New Jersey Gov. Chris Christie announced Tuesday that the U.S. Senate seat left vacant by the death this week of Democratic incumbent Frank Lautenberg will be filled by means of a special election in October.

The Republican governor will name a temporary replacement for Lautenberg later this week.

New Jersey Democrats and Republicans will choose their respective senatorial candidates in primaries set for Aug. 13, while the special election is to be held Oct. 16, just weeks before November's scheduled statewide ballot.

"The people need to have a voice and choice," Christie said at a press conference in which he explained his reasons for including party primaries in the special election process.

The winner of the special election will serve the balance of Lautenberg's term, which ends in January 2015.

The decision taken by Christie, touted as a possible presidential hopeful in 2016, had been the object of much speculation, since the governor had to calculate his interests both at the state and national levels.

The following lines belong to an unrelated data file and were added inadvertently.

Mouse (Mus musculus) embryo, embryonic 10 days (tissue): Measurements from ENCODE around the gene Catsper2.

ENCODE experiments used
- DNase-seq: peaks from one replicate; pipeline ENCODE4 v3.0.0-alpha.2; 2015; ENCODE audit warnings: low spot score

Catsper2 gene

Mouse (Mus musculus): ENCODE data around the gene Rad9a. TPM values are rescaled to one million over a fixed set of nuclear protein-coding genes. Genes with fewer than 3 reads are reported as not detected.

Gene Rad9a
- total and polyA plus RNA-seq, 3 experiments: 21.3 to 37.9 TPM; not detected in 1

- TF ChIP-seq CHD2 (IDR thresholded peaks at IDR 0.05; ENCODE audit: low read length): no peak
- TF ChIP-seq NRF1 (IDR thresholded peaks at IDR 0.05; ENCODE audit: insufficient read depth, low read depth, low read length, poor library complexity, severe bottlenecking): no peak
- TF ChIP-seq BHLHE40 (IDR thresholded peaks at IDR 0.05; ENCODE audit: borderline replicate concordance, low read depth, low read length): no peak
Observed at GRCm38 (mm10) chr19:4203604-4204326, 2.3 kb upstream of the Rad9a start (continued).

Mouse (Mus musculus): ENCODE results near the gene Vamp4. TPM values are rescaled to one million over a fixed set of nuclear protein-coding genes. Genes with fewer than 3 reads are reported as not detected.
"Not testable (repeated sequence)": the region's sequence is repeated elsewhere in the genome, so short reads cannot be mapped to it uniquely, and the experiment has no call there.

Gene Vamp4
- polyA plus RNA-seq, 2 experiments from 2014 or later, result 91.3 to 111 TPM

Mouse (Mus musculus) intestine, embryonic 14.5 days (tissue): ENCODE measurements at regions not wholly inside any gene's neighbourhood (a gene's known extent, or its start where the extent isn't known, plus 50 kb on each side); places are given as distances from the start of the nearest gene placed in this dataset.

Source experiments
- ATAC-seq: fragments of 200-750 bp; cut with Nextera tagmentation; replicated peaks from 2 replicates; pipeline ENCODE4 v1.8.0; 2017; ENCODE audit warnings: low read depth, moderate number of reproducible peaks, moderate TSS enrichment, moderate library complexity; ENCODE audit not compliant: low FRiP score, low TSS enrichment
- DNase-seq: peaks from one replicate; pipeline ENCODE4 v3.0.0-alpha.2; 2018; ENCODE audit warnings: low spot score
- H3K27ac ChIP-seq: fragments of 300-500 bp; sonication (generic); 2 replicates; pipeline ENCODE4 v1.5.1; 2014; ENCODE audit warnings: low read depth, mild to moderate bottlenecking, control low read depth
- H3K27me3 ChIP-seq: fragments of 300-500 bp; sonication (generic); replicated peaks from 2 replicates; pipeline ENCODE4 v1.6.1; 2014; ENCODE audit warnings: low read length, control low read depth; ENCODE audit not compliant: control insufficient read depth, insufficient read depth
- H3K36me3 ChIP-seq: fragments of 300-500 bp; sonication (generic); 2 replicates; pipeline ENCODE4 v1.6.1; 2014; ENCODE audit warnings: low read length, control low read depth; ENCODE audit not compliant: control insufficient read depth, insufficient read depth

Christie, a 50-year-old moderate Republican, is very popular in traditionally Democratic New Jersey and is expected to cruise to re-election in November.

Christie's decision to call a special election makes it more likely that a Democrat will win the seat, taking from Republicans the possibility of having an additional vote in the Senate for 18 months, which will not sit well with his party's leadership but does polish his general image as a pragmatic, moderate politician.

Newark Mayor Cory Booker is considered the favorite for taking the Democratic nomination and eventually the Senate seat.

Lautenberg died Monday of viral pneumonia. The last remaining World War II veteran in the Senate was 89. EFE